A nurse came in. The same one as before. For an instant, Gabriel thought maybe he should play possum. If she didn’t know that he was awake, she wouldn’t drug him back to sleep again. But there had to have been a reason that they had wanted him to be asleep. They would explain it.

  He cleared his throat and tried to wet his dry, sticky mouth as she approached him again.

  “Where’s my mom?” he croaked.

  “Everything is just fine, Gabriel. You need to stay calm and relaxed so that you can get better, okay?”

  “But I want to know.” He looked at his body for signs of injury. Had he been in a car accident? Maybe Keisha had been hurt too. Maybe she was also in hospital, in a bed somewhere close by. Maybe she was badly hurt. “Please tell me why I’m here.”

  “You’re here to get better. You need to listen to what we tell you so that you can get better.”

  “But where is my mom?” Gabriel raised his voice insistently.

  “You need to calm down. Just stay relaxed, everything will be all right.”

  “It’s not all right!” Gabriel looked at the untouched visitor’s chair. “I want my mom!”

  The nurse shook her head, frowning in disapproval. She injected another syringe into his IV.

  “Don’t do that!” Gabriel shouted. “I want to talk to the doctor! I want to know what’s going on!”

  “Go back to sleep. Everything is fine.”

  Gabriel didn’t know how long he had cycled between sleeping and waking. Whenever he was awake, he felt nauseated, and muscle cramps racked his limbs. He was confused, sometimes not able to remember what was going on, and sometimes remembering the nurses and being put back to sleep again. He was exhausted just from lying in bed, unable to get up or to think straight. He stopped asking questions about why he was there or where his mother was. Whenever a nurse came in, he just closed his eyes and pretended to be asleep.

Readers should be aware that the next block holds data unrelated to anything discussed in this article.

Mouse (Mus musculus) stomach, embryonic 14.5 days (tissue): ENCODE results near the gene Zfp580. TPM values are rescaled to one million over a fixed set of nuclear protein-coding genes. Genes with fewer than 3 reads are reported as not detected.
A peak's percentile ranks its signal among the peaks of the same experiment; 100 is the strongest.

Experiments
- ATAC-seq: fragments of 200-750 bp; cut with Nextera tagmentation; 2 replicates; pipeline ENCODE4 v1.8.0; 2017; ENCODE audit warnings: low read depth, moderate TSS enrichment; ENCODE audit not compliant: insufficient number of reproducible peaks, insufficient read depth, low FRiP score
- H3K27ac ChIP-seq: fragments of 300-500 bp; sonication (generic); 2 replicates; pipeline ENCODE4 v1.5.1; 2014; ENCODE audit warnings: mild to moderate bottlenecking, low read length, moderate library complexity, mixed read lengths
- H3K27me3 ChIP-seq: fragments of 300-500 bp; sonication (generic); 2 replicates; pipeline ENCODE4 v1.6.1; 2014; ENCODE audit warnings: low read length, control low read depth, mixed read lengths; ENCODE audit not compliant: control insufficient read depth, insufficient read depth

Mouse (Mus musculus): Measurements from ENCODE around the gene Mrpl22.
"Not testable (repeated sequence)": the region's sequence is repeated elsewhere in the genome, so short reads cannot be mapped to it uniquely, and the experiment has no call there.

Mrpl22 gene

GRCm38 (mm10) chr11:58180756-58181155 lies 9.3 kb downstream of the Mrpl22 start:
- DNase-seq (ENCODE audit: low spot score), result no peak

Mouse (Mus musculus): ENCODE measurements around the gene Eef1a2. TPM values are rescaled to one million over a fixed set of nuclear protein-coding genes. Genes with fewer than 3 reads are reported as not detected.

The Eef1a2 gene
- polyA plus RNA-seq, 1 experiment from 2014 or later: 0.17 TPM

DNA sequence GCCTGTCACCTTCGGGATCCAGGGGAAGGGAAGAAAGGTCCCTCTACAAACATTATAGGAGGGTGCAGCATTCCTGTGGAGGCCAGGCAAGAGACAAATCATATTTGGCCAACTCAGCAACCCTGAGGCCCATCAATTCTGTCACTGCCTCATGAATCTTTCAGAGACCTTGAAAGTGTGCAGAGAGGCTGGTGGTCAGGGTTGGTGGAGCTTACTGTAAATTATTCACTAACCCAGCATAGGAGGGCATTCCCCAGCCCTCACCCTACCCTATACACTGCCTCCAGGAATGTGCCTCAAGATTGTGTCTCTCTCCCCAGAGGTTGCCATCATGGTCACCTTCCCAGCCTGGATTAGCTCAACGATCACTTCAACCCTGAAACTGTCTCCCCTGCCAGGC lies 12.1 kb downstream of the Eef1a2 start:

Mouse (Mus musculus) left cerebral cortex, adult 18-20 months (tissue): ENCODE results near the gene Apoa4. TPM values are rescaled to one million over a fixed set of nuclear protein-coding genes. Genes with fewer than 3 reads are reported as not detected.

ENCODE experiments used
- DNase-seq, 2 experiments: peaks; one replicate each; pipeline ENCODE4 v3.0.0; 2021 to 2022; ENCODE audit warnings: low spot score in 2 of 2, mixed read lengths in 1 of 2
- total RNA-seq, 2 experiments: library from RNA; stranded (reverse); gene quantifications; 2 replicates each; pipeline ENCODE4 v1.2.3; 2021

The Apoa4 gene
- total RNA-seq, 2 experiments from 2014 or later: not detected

A doctor and a nurse came in and talked at his bedside. He knew that one was a doctor, not because he was a man, but because of the authority in his voice and the nurse’s subservience to him.

  “How’s our young Mr. Tate coming along?”

  “He seems to be calming down. He’s less agitated when he wakes up. Not so confrontational.”

  “Good. How are his vitals?”

  The nurse made a tsk sound. “Up and down. His body is still adjusting to the withdrawal of all the medications he has been on. I’m afraid it’s going to be a while before we have any kind of baseline.”

  “Well, continue with the demedicalization protocol. There’s no way of telling what he really needs until we can see how his body behaves without any intervention. His system has been poisoned for too many years.”

  “It would be easier if we could get his cooperation.”

  “You know that’s not likely. Just continue with what you’ve been doing.”

  “Yes, doctor.”

  They walked back out of the room, rustling papers and talking in low voices. Gabriel opened his eyes a crack to watch them go.

  He wanted to stay awake, but a headache throbbed in the back of his neck. Even the painful cramps in his legs were not enough to keep the darkness from closing in again.